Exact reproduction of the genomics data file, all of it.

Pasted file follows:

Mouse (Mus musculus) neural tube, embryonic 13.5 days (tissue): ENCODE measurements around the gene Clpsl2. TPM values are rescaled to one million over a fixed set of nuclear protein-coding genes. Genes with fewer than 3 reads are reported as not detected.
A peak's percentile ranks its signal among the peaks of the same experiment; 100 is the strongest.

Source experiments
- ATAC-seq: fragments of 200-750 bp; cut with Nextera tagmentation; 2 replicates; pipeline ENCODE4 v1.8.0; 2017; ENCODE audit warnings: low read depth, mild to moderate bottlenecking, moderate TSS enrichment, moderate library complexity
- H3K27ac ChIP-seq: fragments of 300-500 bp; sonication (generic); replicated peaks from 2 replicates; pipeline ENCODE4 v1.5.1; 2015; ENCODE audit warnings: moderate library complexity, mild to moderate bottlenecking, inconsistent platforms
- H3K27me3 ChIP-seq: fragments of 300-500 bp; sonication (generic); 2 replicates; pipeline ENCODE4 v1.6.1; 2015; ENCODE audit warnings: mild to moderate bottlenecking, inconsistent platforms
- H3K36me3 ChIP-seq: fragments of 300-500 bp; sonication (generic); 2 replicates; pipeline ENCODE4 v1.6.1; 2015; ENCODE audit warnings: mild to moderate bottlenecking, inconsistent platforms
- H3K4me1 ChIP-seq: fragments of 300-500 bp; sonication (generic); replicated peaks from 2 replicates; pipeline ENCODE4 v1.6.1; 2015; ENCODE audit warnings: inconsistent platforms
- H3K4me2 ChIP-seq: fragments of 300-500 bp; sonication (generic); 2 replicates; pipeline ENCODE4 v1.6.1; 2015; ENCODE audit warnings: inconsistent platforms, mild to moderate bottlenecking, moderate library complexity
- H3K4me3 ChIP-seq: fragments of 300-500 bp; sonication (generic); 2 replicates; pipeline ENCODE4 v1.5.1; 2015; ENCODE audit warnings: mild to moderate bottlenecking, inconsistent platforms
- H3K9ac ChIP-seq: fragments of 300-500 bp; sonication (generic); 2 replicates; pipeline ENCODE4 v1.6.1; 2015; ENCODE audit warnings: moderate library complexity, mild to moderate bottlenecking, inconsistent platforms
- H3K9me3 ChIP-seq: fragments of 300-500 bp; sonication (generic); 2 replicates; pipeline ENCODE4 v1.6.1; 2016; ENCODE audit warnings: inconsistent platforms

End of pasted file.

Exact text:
Mouse (Mus musculus) neural tube, embryonic 13.5 days (tissue): ENCODE measurements around the gene Clpsl2. TPM values are rescaled to one million over a fixed set of nuclear protein-coding genes. Genes with fewer than 3 reads are reported as not detected.
A peak's percentile ranks its signal among the peaks of the same experiment; 100 is the strongest.

Source experiments
- ATAC-seq: fragments of 200-750 bp; cut with Nextera tagmentation; 2 replicates; pipeline ENCODE4 v1.8.0; 2017; ENCODE audit warnings: low read depth, mild to moderate bottlenecking, moderate TSS enrichment, moderate library complexity
- H3K27ac ChIP-seq: fragments of 300-500 bp; sonication (generic); replicated peaks from 2 replicates; pipeline ENCODE4 v1.5.1; 2015; ENCODE audit warnings: moderate library complexity, mild to moderate bottlenecking, inconsistent platforms
- H3K27me3 ChIP-seq: fragments of 300-500 bp; sonication (generic); 2 replicates; pipeline ENCODE4 v1.6.1; 2015; ENCODE audit warnings: mild to moderate bottlenecking, inconsistent platforms
- H3K36me3 ChIP-seq: fragments of 300-500 bp; sonication (generic); 2 replicates; pipeline ENCODE4 v1.6.1; 2015; ENCODE audit warnings: mild to moderate bottlenecking, inconsistent platforms
- H3K4me1 ChIP-seq: fragments of 300-500 bp; sonication (generic); replicated peaks from 2 replicates; pipeline ENCODE4 v1.6.1; 2015; ENCODE audit warnings: inconsistent platforms
- H3K4me2 ChIP-seq: fragments of 300-500 bp; sonication (generic); 2 replicates; pipeline ENCODE4 v1.6.1; 2015; ENCODE audit warnings: inconsistent platforms, mild to moderate bottlenecking, moderate library complexity
- H3K4me3 ChIP-seq: fragments of 300-500 bp; sonication (generic); 2 replicates; pipeline ENCODE4 v1.5.1; 2015; ENCODE audit warnings: mild to moderate bottlenecking, inconsistent platforms
- H3K9ac ChIP-seq: fragments of 300-500 bp; sonication (generic); 2 replicates; pipeline ENCODE4 v1.6.1; 2015; ENCODE audit warnings: moderate library complexity, mild to moderate bottlenecking, inconsistent platforms
- H3K9me3 ChIP-seq: fragments of 300-500 bp; sonication (generic); 2 replicates; pipeline ENCODE4 v1.6.1; 2016; ENCODE audit warnings: inconsistent platforms